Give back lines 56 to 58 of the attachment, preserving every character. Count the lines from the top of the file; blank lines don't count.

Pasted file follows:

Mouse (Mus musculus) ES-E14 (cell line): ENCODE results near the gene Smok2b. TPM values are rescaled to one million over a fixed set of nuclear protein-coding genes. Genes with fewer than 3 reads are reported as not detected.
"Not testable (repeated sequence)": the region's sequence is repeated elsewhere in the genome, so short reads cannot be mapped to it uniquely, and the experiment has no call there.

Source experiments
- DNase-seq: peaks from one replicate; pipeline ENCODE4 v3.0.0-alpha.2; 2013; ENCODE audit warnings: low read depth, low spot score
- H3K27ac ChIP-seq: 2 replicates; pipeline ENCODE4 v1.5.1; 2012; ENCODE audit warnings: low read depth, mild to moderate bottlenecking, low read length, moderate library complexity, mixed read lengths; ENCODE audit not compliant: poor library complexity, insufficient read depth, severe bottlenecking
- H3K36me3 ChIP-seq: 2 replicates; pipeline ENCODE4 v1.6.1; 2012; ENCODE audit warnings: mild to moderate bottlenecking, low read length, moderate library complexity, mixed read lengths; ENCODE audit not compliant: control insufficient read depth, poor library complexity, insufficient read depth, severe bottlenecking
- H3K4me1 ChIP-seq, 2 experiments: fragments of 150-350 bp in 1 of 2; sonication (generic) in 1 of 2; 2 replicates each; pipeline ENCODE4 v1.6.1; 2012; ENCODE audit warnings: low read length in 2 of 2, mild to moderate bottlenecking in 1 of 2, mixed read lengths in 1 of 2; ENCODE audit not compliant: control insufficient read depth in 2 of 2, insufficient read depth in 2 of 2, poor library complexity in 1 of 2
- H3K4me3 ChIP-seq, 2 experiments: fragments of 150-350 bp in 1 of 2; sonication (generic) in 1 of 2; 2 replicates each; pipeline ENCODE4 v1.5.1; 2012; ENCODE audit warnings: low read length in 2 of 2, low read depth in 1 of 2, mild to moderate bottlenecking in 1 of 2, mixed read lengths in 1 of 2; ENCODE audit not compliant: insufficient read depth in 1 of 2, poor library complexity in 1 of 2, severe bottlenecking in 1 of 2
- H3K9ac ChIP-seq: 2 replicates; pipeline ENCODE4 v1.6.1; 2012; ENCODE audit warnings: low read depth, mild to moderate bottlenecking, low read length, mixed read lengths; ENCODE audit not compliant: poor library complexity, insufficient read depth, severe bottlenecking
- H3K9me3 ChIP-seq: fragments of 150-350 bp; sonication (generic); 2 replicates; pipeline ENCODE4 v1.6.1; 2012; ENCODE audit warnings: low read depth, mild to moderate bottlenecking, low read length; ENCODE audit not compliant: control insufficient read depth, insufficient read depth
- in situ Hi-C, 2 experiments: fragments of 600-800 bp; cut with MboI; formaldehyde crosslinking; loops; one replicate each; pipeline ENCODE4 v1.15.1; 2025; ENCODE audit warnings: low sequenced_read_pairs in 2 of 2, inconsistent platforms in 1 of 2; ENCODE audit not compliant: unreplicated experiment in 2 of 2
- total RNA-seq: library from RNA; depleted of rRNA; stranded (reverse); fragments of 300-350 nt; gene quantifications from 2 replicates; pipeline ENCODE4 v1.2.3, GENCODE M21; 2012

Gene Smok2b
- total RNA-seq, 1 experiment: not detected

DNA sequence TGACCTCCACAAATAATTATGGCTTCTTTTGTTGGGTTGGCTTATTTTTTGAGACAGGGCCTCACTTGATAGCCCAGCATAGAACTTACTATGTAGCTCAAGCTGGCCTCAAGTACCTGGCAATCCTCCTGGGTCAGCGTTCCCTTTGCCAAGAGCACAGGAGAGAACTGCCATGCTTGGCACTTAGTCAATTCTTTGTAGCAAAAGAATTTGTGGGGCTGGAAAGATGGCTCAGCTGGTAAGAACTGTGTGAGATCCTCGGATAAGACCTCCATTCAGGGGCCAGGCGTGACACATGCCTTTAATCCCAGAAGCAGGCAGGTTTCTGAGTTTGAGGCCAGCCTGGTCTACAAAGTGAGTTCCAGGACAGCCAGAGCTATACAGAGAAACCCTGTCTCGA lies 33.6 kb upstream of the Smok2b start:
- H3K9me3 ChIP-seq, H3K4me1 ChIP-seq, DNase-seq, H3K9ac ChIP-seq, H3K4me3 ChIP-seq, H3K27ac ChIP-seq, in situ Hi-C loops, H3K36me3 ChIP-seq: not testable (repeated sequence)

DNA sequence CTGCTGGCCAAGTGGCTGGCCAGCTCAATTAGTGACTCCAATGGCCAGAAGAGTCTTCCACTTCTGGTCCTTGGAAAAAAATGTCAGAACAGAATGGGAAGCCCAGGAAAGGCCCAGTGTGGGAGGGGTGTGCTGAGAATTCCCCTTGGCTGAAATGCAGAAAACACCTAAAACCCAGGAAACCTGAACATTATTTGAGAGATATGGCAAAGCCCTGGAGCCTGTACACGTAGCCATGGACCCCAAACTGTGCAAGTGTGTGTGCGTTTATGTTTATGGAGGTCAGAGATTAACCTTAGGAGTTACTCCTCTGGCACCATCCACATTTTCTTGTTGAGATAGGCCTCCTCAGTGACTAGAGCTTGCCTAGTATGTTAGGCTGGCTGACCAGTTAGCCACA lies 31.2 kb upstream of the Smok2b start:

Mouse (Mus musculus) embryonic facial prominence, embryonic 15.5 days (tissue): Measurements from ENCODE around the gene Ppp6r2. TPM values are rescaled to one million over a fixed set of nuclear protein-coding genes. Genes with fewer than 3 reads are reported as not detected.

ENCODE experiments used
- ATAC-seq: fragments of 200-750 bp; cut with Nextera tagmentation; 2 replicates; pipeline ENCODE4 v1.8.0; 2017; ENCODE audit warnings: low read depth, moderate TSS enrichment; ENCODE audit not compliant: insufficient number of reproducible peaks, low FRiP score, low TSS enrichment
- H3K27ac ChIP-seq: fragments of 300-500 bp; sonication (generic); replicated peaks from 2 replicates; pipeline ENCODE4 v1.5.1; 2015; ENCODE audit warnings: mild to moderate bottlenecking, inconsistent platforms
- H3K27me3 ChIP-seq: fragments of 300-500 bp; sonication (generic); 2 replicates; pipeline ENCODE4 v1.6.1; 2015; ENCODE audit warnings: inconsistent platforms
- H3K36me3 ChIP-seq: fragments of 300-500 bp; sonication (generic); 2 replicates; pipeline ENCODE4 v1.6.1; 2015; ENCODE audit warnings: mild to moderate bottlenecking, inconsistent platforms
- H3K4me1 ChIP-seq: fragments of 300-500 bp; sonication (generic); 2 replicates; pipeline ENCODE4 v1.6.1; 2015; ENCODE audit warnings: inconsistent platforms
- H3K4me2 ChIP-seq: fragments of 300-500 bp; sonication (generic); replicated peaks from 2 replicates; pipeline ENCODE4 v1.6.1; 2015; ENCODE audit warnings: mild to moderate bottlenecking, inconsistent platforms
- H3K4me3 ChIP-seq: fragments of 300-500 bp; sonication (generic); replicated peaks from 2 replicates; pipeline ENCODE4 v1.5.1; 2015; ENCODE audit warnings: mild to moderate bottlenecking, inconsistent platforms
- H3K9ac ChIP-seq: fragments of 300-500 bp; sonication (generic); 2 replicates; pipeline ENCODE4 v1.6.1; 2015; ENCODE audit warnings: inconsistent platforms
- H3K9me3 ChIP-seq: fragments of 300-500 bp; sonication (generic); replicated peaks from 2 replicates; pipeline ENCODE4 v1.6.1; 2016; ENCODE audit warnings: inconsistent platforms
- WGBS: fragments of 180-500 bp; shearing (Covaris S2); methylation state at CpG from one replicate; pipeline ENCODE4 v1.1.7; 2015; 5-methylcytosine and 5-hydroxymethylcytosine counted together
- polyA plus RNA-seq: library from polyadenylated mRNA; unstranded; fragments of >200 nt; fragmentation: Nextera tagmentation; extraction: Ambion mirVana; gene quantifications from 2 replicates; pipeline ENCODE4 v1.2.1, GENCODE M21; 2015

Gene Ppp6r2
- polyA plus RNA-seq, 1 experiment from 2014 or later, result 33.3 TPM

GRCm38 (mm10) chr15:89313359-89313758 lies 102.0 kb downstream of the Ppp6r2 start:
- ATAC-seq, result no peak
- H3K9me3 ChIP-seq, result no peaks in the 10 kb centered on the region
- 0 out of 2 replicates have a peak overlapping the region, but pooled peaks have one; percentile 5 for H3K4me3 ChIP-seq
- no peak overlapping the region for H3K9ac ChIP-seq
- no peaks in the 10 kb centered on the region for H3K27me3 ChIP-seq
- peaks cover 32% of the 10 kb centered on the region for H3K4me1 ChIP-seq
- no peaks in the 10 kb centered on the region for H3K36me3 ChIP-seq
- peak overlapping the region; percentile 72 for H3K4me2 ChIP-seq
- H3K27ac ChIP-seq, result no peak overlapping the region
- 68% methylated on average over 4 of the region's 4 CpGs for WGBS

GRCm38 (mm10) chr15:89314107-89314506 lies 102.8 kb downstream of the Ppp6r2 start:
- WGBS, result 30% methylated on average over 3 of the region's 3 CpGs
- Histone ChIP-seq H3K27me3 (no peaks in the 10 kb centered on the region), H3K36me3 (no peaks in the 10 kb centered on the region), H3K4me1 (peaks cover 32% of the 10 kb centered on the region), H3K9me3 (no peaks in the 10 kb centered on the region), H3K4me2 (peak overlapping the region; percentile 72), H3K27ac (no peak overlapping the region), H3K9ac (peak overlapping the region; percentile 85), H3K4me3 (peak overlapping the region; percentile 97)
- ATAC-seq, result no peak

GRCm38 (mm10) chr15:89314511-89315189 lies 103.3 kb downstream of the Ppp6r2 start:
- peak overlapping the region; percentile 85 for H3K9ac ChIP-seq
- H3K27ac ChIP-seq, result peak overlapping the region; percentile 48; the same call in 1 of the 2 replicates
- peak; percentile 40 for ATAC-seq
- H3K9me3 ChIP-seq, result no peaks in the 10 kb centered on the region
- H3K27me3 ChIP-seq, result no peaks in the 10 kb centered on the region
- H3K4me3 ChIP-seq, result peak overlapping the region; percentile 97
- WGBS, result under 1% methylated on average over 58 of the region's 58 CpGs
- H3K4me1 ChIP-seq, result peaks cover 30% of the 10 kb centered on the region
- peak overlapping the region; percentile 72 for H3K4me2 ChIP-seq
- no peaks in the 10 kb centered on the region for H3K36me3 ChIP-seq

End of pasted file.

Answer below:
- H3K4me1 ChIP-seq, result peaks cover 30% of the 10 kb centered on the region
- peak overlapping the region; percentile 72 for H3K4me2 ChIP-seq
- no peaks in the 10 kb centered on the region for H3K36me3 ChIP-seq